Many times I hear the question: "Are our loved ones (LOs) there, do they know what is going on?"

My mom, Jean DelCampo, was 58 when she came to live with me misdiagnosed with bi-polar disease. Five years later, after 19 days in a psych ward, mom was diagnosed with dementia. Still they are not sure what disease is causing the dementia whether it is FTD, Pick's or Alzheimer's.

It doesn't matter, they just don't know.

Mom chose placement after the rehab stay. It broke my heart but, looking back on it, mom knew she was much sicker than I understood and she did the right thing.

We had many good years together since she was placed in 2005. Her progression was slow but she would have a set back and her condition has advanced consistently.

She is now 72 and in the advanced stages of the disease. She is confined to a wheelchair, has difficulty swallowing...etc.

Mom mostly stares and sleeps, but she can put some words together and knows me. I visit often and she lights up when she sees me. Sometimes she is confused who I am, but I learned to look her in the eye and tell her my name. Her response is, "I'm so happy, I love you, and you are beautiful." She can, to my amazement, recite the Lord's Prayer and remembers many songs from way back when.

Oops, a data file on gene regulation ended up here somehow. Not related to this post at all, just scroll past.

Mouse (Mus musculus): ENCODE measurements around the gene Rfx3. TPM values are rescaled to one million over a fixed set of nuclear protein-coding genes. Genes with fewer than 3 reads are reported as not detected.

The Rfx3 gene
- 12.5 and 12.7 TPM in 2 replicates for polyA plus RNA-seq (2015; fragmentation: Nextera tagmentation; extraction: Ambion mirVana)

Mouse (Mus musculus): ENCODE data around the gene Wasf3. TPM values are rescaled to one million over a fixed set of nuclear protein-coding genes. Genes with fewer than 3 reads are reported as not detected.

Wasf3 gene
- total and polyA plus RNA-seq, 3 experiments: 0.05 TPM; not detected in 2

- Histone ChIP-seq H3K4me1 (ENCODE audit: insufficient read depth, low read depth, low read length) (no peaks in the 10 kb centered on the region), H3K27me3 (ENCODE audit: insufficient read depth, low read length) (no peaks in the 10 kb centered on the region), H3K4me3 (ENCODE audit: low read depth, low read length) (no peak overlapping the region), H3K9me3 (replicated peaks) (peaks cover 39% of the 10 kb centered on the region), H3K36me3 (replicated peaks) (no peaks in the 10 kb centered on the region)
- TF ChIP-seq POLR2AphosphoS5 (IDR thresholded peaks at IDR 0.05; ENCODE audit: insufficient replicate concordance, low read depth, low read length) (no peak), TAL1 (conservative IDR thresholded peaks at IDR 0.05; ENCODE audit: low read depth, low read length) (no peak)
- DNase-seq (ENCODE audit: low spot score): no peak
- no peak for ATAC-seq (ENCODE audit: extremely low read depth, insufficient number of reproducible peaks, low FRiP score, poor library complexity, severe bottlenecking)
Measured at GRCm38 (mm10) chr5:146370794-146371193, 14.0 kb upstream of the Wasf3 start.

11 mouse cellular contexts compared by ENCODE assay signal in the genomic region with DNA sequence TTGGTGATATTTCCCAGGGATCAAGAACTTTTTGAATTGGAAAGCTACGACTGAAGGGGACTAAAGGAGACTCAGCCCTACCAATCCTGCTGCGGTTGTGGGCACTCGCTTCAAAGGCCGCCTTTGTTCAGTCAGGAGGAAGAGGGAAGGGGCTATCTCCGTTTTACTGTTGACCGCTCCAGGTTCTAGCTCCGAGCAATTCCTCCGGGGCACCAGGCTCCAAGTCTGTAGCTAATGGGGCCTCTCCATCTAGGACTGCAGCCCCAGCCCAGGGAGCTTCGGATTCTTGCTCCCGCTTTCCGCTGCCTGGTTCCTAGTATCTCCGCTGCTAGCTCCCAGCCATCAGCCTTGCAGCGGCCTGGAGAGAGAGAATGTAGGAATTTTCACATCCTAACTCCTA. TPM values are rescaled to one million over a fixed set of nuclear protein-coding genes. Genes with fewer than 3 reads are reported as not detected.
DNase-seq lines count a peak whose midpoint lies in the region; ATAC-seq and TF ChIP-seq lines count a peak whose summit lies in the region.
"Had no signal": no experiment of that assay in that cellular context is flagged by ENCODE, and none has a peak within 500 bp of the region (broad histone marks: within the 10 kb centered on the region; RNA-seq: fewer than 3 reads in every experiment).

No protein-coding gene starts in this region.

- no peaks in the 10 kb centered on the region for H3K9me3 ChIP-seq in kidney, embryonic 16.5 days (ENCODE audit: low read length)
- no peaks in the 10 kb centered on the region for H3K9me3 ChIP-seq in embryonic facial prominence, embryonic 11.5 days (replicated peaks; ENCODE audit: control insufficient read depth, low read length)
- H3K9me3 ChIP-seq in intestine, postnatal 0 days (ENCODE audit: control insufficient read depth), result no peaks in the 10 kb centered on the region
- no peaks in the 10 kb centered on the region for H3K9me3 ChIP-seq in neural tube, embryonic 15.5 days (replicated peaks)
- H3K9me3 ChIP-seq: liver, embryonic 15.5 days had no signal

Today I was not feeling well, but I stopped in to visit mom. There was a live banjo show, but mom was sleeping. I gently woke her and brought her to a quiet family room they have. She likes it there or in the garden, weather permitting.

I brought her favorite cookies—Fig Newtons—and a Coke. I played her favorite tunes and we sang together.

Out of nowhere, mom said "I am worried about you." I hugged her and reassured her I was okay. Mom has not been able to ask me questions for a long time now. I did not tell her I was not feeling good.

This is not the first time she has surprised me with saying something that mothers often say to their children, out of the blue. It's always something I need to hear.

I had my mom back today just for a moment.

I held back the tears until I got in the car. I miss my mom, but I know that she is there and that she knows what's going on. I believe this is love.

Love is not a memory it's a feeling in the heart and soul, never to be forgotten. This disease can take away almost everything but not the love. Always a mom. I love you mom. ♥


Editor's note: Michele's journey as a caregiver for her mother with Alzheimer's was chronicled in "Fade to Blank: Life Inside Alzheimer's," an in-depth look at the real lives of families impacted by the Alzheimer's epidemic. Her story continues on her personal blog on AgingCare.com.

Growing up in a close family, Michele DeSocio learned about the power of love at a very young age and still maintains that she is happiest when with her loved ones. In 1999, she became caregiver to her mom Jean DelCampo. Michele found her voice as an advocate volunteering for Memory People, an online support and awareness group for dementia.

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